September 29, 2010 •
Group says Rhode Island’s campaign finance law is unconstitutional.
The National Organization for Marriage (NOM) has filed a federal lawsuit against the Rhode Island Board of Elections seeking to strike down Rhode Island’s campaign finance law. Citing extensively to the recent U.S. Supreme Court decision in Citizens United v. FEC, the plaintiffs allege Rhode Island law’s definition of a political action committee, its expenditure ban, and its expenditure reporting requirements are all unconstitutional.
The plaintiffs are asking U.S. District Judge Mary Lisi for declaratory judgments clarifying the extent to which state law’s $1,000 contribution limits on contributions by political action committees apply to them. NOM also seeks a declaratory judgment stating they are not subject to the extensive reporting requirements imposed by state law upon entities which make independent expenditures. An in-chambers conference regarding the lawsuit has been scheduled for Thursday, September 30th, 2010.
September 28, 2010 •
Commission advises against candidates making transfers of funds to their party – with an exception.
The Arkansas Ethics Commission has released an opinion against allowing candidates to transfer to their political party any campaign funds unless the candidate is running unopposed or the election is over. This opinion comes at the request of Doyle Webb, chairperson of the Republican Party of Arkansas, after current Democratic Governor Mike Beebe made such a transfer during his 2006 gubernatorial campaign.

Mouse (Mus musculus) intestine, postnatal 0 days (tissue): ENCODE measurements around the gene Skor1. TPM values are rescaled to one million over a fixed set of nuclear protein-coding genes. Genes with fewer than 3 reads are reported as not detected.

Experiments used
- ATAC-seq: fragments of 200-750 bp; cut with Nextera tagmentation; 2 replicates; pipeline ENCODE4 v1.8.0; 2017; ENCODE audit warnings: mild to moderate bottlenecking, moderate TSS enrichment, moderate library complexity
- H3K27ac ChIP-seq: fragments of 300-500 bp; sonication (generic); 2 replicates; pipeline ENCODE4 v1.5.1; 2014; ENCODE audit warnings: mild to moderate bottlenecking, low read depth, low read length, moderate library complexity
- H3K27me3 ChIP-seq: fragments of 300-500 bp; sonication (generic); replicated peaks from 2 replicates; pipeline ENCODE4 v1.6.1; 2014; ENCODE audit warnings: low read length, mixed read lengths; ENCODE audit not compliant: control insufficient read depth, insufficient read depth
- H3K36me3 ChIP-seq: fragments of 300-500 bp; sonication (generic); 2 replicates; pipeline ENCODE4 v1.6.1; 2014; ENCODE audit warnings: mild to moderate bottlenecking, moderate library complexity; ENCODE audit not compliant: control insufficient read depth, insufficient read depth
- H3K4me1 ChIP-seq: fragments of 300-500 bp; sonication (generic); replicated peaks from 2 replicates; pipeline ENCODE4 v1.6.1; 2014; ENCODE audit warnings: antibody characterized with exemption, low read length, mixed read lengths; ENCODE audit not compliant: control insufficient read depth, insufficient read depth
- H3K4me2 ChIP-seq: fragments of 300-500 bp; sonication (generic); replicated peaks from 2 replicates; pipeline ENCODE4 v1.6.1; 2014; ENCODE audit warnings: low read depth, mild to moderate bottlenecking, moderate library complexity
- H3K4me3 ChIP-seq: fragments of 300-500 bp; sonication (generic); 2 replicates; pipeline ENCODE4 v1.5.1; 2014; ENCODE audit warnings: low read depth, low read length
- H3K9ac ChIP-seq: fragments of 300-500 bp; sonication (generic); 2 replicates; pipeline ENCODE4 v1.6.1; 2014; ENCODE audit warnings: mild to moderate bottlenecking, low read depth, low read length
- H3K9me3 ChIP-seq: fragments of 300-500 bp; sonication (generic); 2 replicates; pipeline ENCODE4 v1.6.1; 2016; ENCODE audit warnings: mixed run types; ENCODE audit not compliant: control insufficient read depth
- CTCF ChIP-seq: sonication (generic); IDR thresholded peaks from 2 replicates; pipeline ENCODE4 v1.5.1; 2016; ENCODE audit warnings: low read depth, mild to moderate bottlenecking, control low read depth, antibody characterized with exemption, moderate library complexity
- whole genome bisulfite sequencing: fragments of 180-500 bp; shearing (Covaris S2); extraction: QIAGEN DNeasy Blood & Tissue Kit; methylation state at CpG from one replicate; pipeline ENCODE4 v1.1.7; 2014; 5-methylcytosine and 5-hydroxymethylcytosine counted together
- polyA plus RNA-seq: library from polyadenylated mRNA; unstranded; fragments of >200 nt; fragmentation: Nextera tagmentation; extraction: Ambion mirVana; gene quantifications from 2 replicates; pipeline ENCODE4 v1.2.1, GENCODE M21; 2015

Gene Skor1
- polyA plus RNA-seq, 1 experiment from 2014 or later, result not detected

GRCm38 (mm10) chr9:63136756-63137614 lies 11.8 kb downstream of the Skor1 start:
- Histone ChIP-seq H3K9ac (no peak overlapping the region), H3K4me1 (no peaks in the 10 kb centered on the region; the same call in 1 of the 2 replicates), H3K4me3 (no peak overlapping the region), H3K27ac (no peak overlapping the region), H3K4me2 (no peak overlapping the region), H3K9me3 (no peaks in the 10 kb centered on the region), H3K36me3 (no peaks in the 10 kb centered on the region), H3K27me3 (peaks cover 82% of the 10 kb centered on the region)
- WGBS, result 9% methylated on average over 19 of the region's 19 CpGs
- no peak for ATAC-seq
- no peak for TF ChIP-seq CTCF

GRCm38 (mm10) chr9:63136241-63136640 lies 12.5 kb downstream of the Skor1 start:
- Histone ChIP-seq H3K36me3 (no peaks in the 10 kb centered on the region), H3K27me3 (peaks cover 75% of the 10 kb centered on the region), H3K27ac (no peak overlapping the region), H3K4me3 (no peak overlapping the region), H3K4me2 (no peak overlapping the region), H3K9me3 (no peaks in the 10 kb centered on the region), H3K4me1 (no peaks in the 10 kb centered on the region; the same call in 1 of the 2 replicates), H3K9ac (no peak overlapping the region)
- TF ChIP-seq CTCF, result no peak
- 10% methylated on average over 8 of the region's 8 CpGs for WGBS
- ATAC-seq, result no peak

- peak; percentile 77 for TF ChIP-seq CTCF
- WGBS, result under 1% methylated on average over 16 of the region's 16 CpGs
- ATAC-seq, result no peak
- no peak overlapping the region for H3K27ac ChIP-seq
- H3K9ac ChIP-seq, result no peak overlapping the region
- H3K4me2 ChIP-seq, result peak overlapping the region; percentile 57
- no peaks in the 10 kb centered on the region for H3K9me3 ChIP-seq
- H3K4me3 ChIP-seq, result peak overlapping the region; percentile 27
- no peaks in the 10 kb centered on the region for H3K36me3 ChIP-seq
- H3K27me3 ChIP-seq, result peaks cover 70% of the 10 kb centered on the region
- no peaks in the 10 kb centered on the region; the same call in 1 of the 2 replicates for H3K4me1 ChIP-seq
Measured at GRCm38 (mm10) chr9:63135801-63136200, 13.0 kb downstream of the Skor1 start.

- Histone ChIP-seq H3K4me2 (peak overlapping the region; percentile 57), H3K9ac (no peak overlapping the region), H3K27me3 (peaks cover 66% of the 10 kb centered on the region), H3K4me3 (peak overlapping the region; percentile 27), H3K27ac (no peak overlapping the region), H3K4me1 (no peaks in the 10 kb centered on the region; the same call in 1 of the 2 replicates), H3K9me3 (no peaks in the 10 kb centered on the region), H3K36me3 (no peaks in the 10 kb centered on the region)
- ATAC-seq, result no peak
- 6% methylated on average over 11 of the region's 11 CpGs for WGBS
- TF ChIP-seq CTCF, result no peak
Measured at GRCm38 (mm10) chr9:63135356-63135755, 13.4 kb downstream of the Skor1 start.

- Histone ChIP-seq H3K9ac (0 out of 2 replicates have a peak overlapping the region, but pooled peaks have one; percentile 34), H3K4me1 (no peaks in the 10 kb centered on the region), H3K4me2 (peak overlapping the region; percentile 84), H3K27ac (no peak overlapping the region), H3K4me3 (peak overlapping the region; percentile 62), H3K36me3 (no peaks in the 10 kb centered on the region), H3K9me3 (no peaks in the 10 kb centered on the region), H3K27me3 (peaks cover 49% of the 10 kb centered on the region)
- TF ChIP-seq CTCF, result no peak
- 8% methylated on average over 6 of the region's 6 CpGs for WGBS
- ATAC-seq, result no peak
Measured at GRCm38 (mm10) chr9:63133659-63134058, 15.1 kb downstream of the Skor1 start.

Prior to the 2006 election, Beebe transferred $230,000 to the state Democratic Party from his accumulated campaign funds. However, in the opinion the ethics commission stopped short of calling such a transfer “illegal,’ merely stating “the Commission would advise against making such a transfer,” and noted that further facts concerning the situation would need to be determined prior to any determination as to whether such action would violate the campaign finance laws of Arkansas.
Webb noted that no request was made for Governor Beebe to be penalized for the transfer and the opinion was requested primarily for future reference.